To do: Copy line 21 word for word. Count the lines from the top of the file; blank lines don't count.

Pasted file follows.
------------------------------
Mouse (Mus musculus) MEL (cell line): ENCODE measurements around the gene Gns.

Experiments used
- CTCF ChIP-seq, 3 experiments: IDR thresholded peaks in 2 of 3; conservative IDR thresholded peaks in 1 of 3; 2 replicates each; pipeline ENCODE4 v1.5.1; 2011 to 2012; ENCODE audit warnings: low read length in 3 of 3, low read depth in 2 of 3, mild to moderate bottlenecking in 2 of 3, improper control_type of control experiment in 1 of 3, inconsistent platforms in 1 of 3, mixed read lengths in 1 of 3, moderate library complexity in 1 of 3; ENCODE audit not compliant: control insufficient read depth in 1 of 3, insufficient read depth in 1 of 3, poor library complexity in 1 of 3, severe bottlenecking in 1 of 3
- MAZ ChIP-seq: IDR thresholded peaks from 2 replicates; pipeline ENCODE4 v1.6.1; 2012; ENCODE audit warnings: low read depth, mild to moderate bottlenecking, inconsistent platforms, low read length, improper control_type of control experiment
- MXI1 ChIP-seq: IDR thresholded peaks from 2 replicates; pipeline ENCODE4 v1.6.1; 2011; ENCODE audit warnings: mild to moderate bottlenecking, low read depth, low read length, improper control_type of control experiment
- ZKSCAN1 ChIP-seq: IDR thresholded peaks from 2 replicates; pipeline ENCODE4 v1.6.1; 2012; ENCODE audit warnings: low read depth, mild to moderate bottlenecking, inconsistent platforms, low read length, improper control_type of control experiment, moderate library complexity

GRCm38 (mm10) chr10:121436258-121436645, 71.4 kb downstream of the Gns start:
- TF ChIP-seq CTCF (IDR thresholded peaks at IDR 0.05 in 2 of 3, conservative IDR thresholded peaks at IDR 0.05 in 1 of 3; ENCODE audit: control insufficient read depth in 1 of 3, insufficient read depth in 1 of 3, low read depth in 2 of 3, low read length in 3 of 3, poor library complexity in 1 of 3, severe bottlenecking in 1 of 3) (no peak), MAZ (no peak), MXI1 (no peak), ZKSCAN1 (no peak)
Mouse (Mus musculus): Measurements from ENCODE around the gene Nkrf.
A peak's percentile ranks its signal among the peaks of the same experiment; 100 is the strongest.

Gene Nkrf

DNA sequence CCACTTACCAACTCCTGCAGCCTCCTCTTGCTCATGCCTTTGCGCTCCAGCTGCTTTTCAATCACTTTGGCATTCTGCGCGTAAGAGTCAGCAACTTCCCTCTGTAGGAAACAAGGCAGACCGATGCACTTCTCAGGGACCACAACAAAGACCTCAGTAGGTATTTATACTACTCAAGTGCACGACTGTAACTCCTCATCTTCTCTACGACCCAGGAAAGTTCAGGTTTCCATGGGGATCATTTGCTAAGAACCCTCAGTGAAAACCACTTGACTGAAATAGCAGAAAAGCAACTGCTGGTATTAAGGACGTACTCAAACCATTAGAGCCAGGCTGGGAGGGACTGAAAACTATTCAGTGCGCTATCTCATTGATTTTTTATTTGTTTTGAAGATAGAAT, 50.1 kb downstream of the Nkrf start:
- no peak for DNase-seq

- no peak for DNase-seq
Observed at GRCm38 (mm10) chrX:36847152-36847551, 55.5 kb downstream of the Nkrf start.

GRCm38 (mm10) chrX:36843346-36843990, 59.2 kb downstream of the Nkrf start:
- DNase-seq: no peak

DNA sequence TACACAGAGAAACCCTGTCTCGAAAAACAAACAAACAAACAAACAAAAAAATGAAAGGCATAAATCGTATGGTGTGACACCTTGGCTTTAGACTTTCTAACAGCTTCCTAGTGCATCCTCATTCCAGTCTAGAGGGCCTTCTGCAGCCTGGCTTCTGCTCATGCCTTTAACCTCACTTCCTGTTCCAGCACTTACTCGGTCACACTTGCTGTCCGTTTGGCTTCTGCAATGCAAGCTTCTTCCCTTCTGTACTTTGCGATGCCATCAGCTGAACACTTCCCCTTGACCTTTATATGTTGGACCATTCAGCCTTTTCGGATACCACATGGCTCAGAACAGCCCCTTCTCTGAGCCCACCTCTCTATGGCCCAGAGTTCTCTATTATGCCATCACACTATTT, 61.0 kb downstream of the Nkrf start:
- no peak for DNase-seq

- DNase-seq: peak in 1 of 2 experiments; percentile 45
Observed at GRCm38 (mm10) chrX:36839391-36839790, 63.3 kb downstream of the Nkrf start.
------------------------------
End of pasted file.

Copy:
Observed at GRCm38 (mm10) chrX:36839391-36839790, 63.3 kb downstream of the Nkrf start.